Originally published on February 28, 2017
Workflow: embedding knowledge creation, capture, and reuse in business processes so that these steps happen routinely as part of normal work
Individuals do not get excited about their organization’s attempts to manage knowledge, and are skeptical about the possibility of doing so. But when they need to know something in order to do their jobs, they want to be able to access the information immediately. This can cause problems because people want to find reusable content, but they don’t want to spend any extra time contributing it. One way to address this imbalance is to embed knowledge capture into normal work processes.
The Workflow Management Coalition defines workflow as the “automation of a business process, in whole or part, during which documents, information or tasks are passed from one participant to another for action, according to a set of procedural rules.” Workflow automation applies to more than just knowledge management, but it can be used as part of a KM initiative to add knowledge flow to routine business processes.
For example, when new customer orders are entered in a company’s business management system, it should be possible to extract customer information from that system for use in a knowledge repository. Users should not have to reenter basic information such as customer name, industry, location, and order amount — these should be passed along from the business system to the KM tool.
A project management system can be used to prompt project managers to enter lessons learned reports, project summaries, and other reusable documents at appropriate times. A Customer Relationship Management (CRM) system can be used to find details about customer references. The employee expense reporting system can be used to enforce the capture of required content by not authorizing reimbursement payments until that content has been submitted.
Clever use of workflow can enable knowledge to be presented at opportune times for applying it. For example, a sales representative enters a request for presales support into a system, and is provided with links to web sites and documents relevant to the requested topic. Later, once the sale has been closed, the rep enters a request for commission payment into another system, and is prompted to enter data into a form which captures lessons learned about the deal.
As much as possible, avoid the need for users to visit a separate KM system and instead, allow them to use other business systems to create, capture, and reuse knowledge. If you can make these processes as transparent as possible to your users, you will simplify their tasks and increase their satisfaction with the environment.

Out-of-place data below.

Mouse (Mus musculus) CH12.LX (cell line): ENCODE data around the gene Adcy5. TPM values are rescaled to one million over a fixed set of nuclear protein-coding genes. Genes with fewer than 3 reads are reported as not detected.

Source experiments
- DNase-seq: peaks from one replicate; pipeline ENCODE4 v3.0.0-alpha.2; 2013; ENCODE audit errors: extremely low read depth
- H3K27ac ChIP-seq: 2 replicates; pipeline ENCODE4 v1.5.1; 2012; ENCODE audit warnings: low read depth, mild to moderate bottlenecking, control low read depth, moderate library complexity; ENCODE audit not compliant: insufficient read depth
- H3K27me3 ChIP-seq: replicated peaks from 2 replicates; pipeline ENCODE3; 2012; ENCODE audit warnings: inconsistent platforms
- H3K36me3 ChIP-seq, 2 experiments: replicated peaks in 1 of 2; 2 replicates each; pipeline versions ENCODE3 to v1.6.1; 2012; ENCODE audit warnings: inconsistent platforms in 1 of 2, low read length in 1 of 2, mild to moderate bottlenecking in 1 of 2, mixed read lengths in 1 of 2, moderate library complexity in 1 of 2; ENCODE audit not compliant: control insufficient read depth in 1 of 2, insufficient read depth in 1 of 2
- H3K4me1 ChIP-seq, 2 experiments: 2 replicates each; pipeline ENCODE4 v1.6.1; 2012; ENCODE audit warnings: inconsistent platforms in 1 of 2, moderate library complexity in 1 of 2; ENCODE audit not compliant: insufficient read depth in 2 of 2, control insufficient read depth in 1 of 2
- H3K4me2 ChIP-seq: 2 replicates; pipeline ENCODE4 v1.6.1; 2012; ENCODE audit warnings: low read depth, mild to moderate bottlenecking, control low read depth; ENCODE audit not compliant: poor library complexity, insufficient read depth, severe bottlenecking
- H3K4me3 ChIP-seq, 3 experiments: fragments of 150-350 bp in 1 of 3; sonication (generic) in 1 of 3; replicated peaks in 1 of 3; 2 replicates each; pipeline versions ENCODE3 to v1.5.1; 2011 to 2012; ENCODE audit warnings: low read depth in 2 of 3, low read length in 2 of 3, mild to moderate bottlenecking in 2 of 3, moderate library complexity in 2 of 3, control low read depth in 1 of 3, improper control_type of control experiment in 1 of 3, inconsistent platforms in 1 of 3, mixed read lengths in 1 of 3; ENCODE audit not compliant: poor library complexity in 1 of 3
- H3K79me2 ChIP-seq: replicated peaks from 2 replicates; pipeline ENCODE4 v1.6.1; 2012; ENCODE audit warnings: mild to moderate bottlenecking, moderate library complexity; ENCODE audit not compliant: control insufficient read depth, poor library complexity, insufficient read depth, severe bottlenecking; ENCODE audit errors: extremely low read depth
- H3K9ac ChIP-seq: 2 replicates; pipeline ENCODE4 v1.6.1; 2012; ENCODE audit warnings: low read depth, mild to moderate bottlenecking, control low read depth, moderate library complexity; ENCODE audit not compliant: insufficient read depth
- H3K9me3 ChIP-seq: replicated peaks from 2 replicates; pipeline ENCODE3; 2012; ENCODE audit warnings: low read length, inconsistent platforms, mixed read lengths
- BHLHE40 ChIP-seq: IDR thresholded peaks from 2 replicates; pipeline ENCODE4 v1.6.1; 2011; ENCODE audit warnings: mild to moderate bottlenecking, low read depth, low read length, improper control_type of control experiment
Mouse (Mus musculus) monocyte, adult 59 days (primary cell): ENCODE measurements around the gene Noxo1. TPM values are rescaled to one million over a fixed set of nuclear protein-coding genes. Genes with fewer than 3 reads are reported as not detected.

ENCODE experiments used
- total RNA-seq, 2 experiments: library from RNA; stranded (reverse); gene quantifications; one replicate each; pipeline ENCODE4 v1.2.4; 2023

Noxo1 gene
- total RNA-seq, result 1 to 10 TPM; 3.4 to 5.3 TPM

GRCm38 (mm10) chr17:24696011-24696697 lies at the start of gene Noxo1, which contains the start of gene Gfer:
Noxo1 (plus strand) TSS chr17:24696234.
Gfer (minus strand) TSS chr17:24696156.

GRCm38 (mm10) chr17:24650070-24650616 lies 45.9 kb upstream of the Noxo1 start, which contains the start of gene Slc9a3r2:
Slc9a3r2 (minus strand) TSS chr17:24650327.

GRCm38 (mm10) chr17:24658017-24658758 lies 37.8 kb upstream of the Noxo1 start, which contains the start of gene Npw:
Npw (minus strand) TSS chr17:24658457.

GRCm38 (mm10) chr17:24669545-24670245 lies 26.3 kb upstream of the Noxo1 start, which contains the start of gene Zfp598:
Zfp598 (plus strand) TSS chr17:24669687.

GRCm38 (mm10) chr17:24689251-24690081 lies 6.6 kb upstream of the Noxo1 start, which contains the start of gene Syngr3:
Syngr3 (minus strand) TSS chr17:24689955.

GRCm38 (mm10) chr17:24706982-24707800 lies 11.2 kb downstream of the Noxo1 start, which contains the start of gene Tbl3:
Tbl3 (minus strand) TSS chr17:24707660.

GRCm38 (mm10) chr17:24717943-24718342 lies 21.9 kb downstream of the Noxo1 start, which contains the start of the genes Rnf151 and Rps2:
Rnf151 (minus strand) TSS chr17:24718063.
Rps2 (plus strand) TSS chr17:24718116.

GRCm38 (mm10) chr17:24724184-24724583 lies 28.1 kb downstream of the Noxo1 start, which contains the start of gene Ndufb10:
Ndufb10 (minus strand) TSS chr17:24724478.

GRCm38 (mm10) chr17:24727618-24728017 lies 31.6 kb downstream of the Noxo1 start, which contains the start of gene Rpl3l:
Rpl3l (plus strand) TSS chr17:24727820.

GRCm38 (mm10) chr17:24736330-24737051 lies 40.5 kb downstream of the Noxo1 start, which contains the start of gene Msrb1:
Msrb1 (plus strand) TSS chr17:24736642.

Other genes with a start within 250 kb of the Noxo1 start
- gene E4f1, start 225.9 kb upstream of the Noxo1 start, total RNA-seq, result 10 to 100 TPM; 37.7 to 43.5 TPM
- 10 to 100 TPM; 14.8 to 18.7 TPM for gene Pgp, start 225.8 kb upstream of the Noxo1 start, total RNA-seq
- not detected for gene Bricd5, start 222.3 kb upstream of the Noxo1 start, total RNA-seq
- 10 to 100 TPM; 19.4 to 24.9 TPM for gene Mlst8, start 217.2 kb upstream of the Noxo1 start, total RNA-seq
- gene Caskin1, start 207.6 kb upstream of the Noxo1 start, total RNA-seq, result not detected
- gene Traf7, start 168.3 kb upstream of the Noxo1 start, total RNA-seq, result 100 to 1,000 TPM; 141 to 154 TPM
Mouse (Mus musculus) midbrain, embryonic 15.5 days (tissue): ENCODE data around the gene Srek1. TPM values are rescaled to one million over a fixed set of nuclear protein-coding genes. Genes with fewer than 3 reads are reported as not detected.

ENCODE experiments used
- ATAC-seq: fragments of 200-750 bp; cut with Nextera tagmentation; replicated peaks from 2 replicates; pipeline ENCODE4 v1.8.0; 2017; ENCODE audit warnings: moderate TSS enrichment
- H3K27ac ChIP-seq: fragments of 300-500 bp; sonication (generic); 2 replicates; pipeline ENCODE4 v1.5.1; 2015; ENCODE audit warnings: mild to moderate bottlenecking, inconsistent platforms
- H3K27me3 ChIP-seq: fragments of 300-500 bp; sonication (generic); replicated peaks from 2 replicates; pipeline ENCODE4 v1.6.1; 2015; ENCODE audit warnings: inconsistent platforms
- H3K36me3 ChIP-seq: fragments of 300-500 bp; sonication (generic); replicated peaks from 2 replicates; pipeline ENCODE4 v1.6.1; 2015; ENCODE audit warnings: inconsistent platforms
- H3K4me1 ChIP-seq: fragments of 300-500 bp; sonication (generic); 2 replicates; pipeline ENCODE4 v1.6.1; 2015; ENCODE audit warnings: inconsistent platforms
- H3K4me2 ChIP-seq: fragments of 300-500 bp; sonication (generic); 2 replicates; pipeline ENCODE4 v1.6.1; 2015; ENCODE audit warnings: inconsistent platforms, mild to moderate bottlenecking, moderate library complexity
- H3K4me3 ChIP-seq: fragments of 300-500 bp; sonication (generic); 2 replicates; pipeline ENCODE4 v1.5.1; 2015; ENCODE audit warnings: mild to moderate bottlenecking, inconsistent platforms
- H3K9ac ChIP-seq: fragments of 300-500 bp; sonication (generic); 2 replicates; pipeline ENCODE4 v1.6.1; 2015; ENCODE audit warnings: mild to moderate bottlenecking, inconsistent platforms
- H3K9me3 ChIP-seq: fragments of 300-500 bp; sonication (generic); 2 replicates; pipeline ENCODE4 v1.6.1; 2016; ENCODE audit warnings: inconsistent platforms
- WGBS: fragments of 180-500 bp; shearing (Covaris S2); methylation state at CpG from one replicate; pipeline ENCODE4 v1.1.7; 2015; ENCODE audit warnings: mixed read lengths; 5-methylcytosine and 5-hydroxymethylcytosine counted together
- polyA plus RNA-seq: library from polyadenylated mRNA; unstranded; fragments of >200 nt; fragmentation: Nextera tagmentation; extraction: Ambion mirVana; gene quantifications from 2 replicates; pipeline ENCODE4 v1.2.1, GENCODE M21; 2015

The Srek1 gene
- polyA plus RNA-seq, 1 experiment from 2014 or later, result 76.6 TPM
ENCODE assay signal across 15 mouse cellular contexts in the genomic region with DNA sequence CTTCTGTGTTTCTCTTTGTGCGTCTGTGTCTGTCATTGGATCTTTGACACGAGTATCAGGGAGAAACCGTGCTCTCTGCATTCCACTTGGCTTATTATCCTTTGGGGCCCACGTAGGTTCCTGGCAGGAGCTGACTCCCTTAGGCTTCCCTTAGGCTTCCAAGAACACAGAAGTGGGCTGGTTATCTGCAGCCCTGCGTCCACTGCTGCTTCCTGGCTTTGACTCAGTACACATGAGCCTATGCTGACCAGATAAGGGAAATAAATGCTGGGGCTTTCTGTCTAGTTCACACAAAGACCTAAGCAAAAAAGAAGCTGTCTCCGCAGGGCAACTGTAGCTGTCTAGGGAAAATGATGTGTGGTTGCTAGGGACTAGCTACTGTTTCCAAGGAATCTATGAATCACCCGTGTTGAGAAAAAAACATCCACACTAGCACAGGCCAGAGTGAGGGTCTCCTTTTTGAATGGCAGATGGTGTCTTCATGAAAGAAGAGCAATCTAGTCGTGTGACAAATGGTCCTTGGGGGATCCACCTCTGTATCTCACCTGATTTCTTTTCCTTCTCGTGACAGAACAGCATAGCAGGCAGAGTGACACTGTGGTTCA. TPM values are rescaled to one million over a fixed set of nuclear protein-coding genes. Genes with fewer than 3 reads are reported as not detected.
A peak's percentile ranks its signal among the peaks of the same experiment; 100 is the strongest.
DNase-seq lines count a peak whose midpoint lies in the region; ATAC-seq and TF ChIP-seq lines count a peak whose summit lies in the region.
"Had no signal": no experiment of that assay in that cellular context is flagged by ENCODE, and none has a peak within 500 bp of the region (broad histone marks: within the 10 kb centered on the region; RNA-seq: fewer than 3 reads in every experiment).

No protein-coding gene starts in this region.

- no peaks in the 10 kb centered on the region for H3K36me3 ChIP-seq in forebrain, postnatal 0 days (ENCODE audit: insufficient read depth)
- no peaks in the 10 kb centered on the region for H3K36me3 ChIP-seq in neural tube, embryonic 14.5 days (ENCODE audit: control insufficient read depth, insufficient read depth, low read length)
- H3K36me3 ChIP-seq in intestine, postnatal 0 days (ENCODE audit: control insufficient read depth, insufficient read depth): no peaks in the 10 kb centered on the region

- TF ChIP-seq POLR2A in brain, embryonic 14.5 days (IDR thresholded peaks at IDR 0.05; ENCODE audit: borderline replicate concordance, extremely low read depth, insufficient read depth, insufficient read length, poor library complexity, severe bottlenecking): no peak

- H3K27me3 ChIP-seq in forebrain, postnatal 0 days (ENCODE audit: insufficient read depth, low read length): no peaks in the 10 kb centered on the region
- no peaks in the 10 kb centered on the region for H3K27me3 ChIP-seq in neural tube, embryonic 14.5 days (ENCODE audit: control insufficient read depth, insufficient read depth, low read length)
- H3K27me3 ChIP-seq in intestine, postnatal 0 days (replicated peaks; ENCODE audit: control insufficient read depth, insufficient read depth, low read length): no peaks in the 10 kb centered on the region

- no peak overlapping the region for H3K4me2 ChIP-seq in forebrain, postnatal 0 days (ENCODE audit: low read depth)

1. Knowledge Management Explained in Five Disciplines by Tim Wieringa
When we design workflow definitions, or process definitions, and flowcharts for a series of job activities, then we can influence how information is captured, stored, and distributed. This might not be commonly understood as part of Knowledge Management, but workflows of customer complaints processes or order processing flow contain a lot of important information and knowledge. With the right procedures and processes, this knowledge can be captured and shared more efficiently.
- The right design of a customer complaints process can ensure that the sales departments receives more information about the customers and the research & development department gathers important input on how to improve the products.
- Project management methodologies can include processes to capture project reports which are automatically shared in a knowledge library.
2. Is workflow the wrong metaphor? by James Robertson
Organizations are complex. In practice, the ‘rules’ that determine who should review and approve a piece of content depend on many factors, including: type of content, subject, author, area of the business, potential legal exposure, publishing time frame, and more. While the goal may be to implement a few ‘standard’ workflow rules, these generally fail to address the complexity that exists within organizations.
3. Workflow: we have a problem by James Robertson
Workflow does, of course, work in certain circumstances. Where there are well-defined, consistent, and repeatable business processes, workflow rules can be used to automate them.
- Workflow Applications
- Workflow: An Introduction by Rob Allen
- Workflow Management Coalition (WfMC) Resources
- Workflow Patterns
- Workflow Modeling: Tools for Process Improvement and Application Development by Alec Sharp and Patrick McDermott
- Workflow Patterns: The Definitive Guide by Nick Russell, Wil van der Aalst, and Arthur H. M. ter Hofstede
- Workflow Management: Models, Methods, and Systems by Wil van der Aalst and Kees van Hee